John Havlik:    00:15:59    And after it took me half a deployment to figure that out. It kind of broke things up. And I think some of the other things are a sense of unity, working with your peers, especially I worked with a lot of Army and I was often the lone Navy guy in the organization. And it was me just looking for another Navy person to talk to get a sense of, they call sense of belonging or sense of having a peer nearby where you can go just talk Navy or Hey, you got a different uniform, can help you out too. And at least on one deployment I had, I worked with fifth group and on one deployment and with very small group of Navy folks, and we would have a Navy night, we would just go to the DEFAT, just Navy and get away from the Army, and it was cool, it's just, get away from the Army oversights.

John Havlik:    00:17:10    So it was little things like that, depending on where you were at, the exchanges MWR facilities working out is huge. Fitness is a big factor in hope. Folks stay engaged, can take care of themselves. Two areas I didn't even go to, didn't want to apply because there's a lot of conflicting research out. There was alcohol and tobacco and I’ve never been a smoker, but I know a lot of guys, a lot of folks start smoking more and I've been on deployments where alcohol was not allowed and I've been on deployments where alcohol was allowed. And it's a fine line of when it's available, whether you've used it or not. And then when, of course, in Iraq and over in Afghanistan, you can't drink, you know?

John Havlik:    00:18:15    So, I didn't even go there because there was a lot of research on that and maybe it's something I look into further, but it's just all these little things, seeing the chaplain was a great opportunity, at least for me, the fifth group, chaplain was a good guy. I liked the workout and he'd always come up and give me a hard time. And I gave him a hard time, but he was a good guy, and he was ranger qual and real gun-ho guy. So, if you competed with him in the weight room, he liked you, and you could talk about him in this way of just decompressing a little bit. And Oscar always asked how I was doing, because I was a deputy commander and he's like, you okay, sir? You know, the Army taking care of you. Yeah, I got it. I got it. You know, so it was good, but those things like that I think are just real important. And some of the things that I found got folks through their deployment.

Scott DeLuzio:    00:19:09    Yeah. So it seems like the fitness and comradery in that sense of belonging and togetherness seems like those are some things that can really help people getting through the deployment. I know you were saying, a lot of times people don't want to be that person who gets sent home from a deployment or whatever. We were talking before we started recording here, my own personal experience with my brother passing away while we were on deployment, he was killed in action. I was sent home the day after he was killed, I was actually on the same flight out of Afghanistan that he was.  He and the other soldier who was killed that day.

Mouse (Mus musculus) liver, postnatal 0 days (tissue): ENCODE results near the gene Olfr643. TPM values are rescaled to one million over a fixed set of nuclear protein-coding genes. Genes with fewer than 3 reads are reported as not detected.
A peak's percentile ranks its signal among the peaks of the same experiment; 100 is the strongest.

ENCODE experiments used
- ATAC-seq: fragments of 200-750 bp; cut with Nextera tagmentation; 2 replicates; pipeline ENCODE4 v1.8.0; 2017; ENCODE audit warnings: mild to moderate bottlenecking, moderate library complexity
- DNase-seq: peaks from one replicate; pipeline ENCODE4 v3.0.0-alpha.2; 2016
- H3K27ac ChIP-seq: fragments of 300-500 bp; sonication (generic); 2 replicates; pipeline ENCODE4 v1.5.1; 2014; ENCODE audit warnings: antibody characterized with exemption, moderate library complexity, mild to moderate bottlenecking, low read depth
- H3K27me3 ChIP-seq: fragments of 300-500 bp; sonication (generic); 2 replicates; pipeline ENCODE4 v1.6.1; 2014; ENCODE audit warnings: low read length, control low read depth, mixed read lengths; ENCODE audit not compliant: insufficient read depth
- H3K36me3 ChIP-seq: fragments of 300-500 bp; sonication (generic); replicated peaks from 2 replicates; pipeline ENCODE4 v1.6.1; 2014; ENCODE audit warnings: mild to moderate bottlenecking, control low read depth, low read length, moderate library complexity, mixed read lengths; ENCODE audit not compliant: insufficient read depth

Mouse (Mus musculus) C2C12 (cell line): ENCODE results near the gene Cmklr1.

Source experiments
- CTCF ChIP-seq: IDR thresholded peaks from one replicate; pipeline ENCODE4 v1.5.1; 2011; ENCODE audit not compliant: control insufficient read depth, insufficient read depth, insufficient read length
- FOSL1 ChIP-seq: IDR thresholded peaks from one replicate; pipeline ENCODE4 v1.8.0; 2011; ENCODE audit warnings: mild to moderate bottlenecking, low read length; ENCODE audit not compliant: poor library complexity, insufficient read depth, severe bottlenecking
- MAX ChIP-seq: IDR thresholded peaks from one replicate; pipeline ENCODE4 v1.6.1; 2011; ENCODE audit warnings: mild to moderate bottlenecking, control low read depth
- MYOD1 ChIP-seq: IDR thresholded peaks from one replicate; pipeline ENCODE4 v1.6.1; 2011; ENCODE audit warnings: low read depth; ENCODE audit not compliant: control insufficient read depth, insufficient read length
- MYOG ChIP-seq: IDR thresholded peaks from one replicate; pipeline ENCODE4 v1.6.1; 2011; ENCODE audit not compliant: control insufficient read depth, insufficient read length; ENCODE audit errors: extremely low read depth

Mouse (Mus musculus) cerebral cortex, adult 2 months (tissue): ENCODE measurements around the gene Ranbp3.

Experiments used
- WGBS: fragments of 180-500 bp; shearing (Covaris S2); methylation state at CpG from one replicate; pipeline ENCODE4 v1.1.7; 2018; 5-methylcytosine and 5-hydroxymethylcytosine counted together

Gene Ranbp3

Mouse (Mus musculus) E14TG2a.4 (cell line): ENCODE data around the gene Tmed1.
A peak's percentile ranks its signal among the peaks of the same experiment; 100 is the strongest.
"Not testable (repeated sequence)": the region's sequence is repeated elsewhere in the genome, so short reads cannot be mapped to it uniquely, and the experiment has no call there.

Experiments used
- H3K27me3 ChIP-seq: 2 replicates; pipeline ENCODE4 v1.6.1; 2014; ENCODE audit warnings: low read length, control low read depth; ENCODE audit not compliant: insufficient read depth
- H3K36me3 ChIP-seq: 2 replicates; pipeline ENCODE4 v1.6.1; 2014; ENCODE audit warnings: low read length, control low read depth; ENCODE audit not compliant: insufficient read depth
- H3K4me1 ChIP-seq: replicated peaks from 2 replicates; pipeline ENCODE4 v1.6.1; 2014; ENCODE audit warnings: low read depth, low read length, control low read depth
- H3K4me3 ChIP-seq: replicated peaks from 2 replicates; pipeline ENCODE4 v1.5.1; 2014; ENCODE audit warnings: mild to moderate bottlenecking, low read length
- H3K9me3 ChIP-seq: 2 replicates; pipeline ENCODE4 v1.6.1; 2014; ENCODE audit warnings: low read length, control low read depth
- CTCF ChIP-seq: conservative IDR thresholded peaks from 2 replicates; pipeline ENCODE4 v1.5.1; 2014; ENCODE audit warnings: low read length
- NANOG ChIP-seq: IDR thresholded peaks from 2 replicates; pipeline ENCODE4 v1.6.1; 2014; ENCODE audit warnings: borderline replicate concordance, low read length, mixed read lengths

Scott DeLuzio:    00:19:59    We all flew out together. I know what you were saying. I didn't want to leave, I had my guys there, I had my people that I was in charge of. I didn't want to leave them alone. I didn't want to leave them stranded without me being there because God forbid something happened to them.  I don't know that I would have forgiven myself for not being there to help them. At the same time, I also knew that my head was just not in the right place. I had to keep myself together for the last little bit that we were on this mission, as we were engaged in a firefight, as well.

Scott DeLuzio:    00:20:44    Shortly after I found out about my brother and to dump my personal issues aside for a little bit to go back in and take care of my guys and make sure that they had what they needed and that they were positioned in the right place so that God forbid we didn't end up sending anyone else home in a flag draped box or whatever. I knew after getting home that I just wasn't going to be very helpful over there.  I knew my head was just not in the right place. And I think there's something to be said for the people who want to tough it out and go back and be with their guys and not leave their unit. There's also something to be said for looking in on yourself and recognizing that whether or not you're going to be able to be effective in your job and taking the help when it comes. And I had the opportunity to stay home afterwards. And I think I chose correctly by not going back because I don't know that I would have been in the right state of mind to be able to continue with the job that we had.